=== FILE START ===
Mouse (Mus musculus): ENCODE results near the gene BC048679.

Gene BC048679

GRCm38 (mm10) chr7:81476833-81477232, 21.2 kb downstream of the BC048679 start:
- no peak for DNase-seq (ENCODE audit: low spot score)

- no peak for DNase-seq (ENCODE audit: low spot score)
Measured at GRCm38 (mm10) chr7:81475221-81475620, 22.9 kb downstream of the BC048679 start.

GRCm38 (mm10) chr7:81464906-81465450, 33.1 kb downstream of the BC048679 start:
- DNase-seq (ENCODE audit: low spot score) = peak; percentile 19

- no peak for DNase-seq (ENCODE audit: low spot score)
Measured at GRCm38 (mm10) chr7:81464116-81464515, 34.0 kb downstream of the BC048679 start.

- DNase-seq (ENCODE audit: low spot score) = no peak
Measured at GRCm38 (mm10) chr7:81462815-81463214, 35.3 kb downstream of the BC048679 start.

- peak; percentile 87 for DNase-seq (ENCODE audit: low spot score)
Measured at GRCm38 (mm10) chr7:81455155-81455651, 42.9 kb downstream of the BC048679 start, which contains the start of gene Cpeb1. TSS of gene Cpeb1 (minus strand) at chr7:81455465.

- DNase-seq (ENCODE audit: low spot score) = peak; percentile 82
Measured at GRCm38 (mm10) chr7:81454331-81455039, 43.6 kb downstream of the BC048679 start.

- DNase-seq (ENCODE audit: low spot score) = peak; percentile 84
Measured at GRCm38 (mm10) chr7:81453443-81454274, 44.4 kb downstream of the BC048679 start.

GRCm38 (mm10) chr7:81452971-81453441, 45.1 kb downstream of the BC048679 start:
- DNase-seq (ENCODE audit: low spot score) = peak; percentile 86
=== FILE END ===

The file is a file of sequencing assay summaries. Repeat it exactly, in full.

Mouse (Mus musculus): ENCODE results near the gene BC048679.

Gene BC048679

GRCm38 (mm10) chr7:81476833-81477232, 21.2 kb downstream of the BC048679 start:
- no peak for DNase-seq (ENCODE audit: low spot score)

- no peak for DNase-seq (ENCODE audit: low spot score)
Measured at GRCm38 (mm10) chr7:81475221-81475620, 22.9 kb downstream of the BC048679 start.

GRCm38 (mm10) chr7:81464906-81465450, 33.1 kb downstream of the BC048679 start:
- DNase-seq (ENCODE audit: low spot score) = peak; percentile 19

- no peak for DNase-seq (ENCODE audit: low spot score)
Measured at GRCm38 (mm10) chr7:81464116-81464515, 34.0 kb downstream of the BC048679 start.

- DNase-seq (ENCODE audit: low spot score) = no peak
Measured at GRCm38 (mm10) chr7:81462815-81463214, 35.3 kb downstream of the BC048679 start.

- peak; percentile 87 for DNase-seq (ENCODE audit: low spot score)
Measured at GRCm38 (mm10) chr7:81455155-81455651, 42.9 kb downstream of the BC048679 start, which contains the start of gene Cpeb1. TSS of gene Cpeb1 (minus strand) at chr7:81455465.

- DNase-seq (ENCODE audit: low spot score) = peak; percentile 82
Measured at GRCm38 (mm10) chr7:81454331-81455039, 43.6 kb downstream of the BC048679 start.

- DNase-seq (ENCODE audit: low spot score) = peak; percentile 84
Measured at GRCm38 (mm10) chr7:81453443-81454274, 44.4 kb downstream of the BC048679 start.

GRCm38 (mm10) chr7:81452971-81453441, 45.1 kb downstream of the BC048679 start:
- DNase-seq (ENCODE audit: low spot score) = peak; percentile 86